I've been watching the developments around the Keystone XL pipeline project closely since November. It has been one of the most ironic issues I've ever seen.
Let's recap: in a move that surprised just about everybody, President Obama vetoed the project last fall.
He rejected it again when Republicans – in a big bear hug that showed the party's absolute loyalty to both the energy industry and the one percent – tied the Keystone XL to the payroll tax cuts, instead of approving Obama's proposal of paying for the payroll tax cut with a surtax on millionaires.
Just to conclude, the party that likes to think of itself as the fiscally responsible one decided instead to just let the cuts go unpaid.
But then President Obama went ahead and endorsed Keystone XL. Or part of it. Or something.
The inevitable conclusion
I realized this was inevitable as soon as White House press secretary Jay Carney claimed that Republicans forced Obama to deny the permit for the construction in late February.
Oh, so Obama wants the pipeline to be approved, he just wants a little time. Makes sense - he wants to make sure it gets reviewed for safety. So... is the entire thing inevitable, no matter who we have in office?
While the nature-loving part of me writhes in pain when thinking about a huge pipe lying like a steel-bellied snake across thousands of miles of the Midwest, leaking puddles of God-knows-what into water sources.
And that's not to mention the fact that the 230 billion tons of carbon locked in the tar sands, if used, would be “game over” for the planet, according to James Hansen, NASA's leading climate scientist.
But, okay, President Obama only approved part of the pipeline. Maybe it's only kind of game over?
Honestly, the most ironic part is that Keystone XL won't benefit us in the slightest.
Opponents say that the pipeline will perpetuate our dependence on oil.
Unfortunately, our habits perpetuate our dependence on oil more than anything else. As long as people keep driving, we're consuming the same amount of gasoline as always... right?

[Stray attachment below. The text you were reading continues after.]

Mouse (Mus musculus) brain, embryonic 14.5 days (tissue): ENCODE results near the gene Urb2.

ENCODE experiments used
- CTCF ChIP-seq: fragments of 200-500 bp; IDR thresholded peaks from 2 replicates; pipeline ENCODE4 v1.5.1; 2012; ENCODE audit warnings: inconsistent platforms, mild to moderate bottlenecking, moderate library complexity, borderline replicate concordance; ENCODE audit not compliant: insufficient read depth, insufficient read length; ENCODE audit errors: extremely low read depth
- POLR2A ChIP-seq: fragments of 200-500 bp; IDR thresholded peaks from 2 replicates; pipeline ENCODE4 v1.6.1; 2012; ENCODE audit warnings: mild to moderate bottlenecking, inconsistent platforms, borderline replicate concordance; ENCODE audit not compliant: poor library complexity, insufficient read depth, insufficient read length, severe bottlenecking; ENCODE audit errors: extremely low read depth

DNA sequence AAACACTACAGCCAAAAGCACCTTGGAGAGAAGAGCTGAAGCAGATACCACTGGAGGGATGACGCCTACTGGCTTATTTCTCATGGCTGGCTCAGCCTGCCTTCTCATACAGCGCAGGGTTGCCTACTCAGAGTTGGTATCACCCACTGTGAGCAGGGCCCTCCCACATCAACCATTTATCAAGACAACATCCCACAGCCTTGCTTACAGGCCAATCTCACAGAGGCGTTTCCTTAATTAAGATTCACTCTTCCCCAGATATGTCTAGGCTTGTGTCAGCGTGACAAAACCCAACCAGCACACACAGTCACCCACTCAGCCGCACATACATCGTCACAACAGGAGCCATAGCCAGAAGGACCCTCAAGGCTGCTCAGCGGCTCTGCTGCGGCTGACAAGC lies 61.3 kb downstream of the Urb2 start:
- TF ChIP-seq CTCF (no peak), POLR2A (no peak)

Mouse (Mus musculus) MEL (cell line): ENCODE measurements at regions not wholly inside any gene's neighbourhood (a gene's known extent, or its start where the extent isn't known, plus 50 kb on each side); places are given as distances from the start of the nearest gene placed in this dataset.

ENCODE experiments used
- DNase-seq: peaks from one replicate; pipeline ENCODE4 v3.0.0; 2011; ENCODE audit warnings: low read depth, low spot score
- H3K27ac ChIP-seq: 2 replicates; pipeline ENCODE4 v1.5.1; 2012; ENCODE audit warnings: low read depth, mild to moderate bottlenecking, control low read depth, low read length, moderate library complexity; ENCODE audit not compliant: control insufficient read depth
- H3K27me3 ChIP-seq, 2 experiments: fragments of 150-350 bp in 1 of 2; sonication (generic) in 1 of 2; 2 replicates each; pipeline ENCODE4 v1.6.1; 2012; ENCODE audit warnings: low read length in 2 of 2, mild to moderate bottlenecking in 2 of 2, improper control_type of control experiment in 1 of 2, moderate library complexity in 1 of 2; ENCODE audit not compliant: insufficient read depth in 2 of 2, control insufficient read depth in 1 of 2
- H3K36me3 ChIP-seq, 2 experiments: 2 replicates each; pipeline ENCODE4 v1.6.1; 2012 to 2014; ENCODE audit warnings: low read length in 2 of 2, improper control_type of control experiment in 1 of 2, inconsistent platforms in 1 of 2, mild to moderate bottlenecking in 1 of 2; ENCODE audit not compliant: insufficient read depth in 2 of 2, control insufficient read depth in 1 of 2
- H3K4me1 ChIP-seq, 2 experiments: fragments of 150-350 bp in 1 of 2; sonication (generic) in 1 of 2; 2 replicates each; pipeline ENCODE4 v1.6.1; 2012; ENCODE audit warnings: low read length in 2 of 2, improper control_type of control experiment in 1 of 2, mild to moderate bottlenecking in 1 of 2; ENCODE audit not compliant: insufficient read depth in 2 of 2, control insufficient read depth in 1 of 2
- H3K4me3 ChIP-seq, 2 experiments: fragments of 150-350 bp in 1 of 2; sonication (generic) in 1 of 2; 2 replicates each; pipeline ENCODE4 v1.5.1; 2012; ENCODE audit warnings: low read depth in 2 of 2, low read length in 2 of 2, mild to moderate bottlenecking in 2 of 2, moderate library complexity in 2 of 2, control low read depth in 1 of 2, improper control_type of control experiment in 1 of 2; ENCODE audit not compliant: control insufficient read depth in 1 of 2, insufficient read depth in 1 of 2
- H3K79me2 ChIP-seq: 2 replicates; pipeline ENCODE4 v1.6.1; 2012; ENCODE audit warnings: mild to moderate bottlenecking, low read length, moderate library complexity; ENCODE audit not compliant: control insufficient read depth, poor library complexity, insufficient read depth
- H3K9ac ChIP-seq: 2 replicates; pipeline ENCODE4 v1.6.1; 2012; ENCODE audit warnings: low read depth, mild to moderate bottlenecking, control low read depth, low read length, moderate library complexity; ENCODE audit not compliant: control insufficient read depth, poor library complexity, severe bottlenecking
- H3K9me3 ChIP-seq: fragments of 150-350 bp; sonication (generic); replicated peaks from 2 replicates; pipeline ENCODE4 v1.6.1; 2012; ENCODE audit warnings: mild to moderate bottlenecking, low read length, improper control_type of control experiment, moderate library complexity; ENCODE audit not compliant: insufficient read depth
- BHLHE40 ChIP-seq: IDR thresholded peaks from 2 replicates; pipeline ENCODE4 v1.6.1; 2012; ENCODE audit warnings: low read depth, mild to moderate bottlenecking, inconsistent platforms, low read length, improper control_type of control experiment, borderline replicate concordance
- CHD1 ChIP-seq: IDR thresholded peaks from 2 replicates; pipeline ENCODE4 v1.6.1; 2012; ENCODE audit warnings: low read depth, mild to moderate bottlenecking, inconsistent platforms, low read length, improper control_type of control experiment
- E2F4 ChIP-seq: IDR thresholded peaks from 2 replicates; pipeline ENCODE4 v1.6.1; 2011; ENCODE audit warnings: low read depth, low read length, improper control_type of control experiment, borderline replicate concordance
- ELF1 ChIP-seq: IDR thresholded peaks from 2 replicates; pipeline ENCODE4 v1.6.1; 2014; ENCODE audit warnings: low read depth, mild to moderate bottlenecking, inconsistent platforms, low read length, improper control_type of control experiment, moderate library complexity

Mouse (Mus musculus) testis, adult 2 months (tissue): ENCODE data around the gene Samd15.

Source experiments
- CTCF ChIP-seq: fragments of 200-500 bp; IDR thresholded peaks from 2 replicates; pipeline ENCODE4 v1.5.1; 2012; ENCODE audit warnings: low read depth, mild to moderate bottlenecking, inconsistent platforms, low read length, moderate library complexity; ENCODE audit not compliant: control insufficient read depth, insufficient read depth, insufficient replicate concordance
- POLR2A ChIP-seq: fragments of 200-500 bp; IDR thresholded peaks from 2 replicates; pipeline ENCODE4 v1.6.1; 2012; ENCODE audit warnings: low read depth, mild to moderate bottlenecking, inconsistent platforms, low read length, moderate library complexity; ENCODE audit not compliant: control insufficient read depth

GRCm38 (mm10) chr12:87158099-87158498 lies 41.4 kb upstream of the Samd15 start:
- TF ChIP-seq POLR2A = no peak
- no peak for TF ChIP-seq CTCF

Oh wait, the recession cut our total miles driven by more than 50 billion. Yet the magic of a global economy means that our land will now be destroyed & poisoned for the sake of the record-high demands coming from emerging powers like China.
TransCanada's operation is only catering to consumer demand. We're the consumers. And by we, I mean the world. There's no escape from the global economy.
But at least gas prices will be lower, right?
No. Not at all. Today, oil speculators account for 64% of all oil contracts, which leaves supply and demand on the shelf a lot of the time.
Even then, we just don't have much influence on energy consumption anymore.
Since 2009, oil production in the United States has increased 15% and, during those three years, prices have gone from $2.07 to $3.58 a gallon.
In 2003, when domestic production levels were about the same as they are now, gas cost $2.10 a gallon.
Oh, and Transcanda itself actually estimated that prices in the Midwest region will rise because the pipeline will better transport regional oil to international markets. So, you know, that's helpful.
But the pipeline will create jobs.
Construction jobs are seasonal and temporary. If the entire project gets green-lighted, there's a chance that some 13,000 jobs will be created, although those estimates have been disputed.
And let's not forget something else:
A study estimates there will be 91 significant spills within 50 years from the pipeline.
Oil from tar-sands are also more difficult to clean up, so there's that, too. Better yet, the economic damage to the land from these spills will probably more than compensate for the temporary construction jobs that the project will create.
So what do we learn?
I learned three things from this:
1. Capitalism continues to turn against us as the world goes global. Americans have fewer and fewer skills to offer that can't be purchased or manufactured at a cheaper rate overseas, so now we get to depend on people wanting our natural resources
2. President Obama can Etch-A-Sketch like the rest of them, except he's so good at etching that he actually shakes two moves ahead.
After all, according to CNN, "Even when Obama blocked the full Keystone project earlier this year, he said he was in favor of this Cushing-to-Gulf portion. And that is the only portion he is backing now."
Obama the centrist strikes again.
3. Americans don't much care for following issues. A Gallup poll found that 57% of national adults think the Keystone Pipeline XL project should be approved. 20% said they were following the topic closely.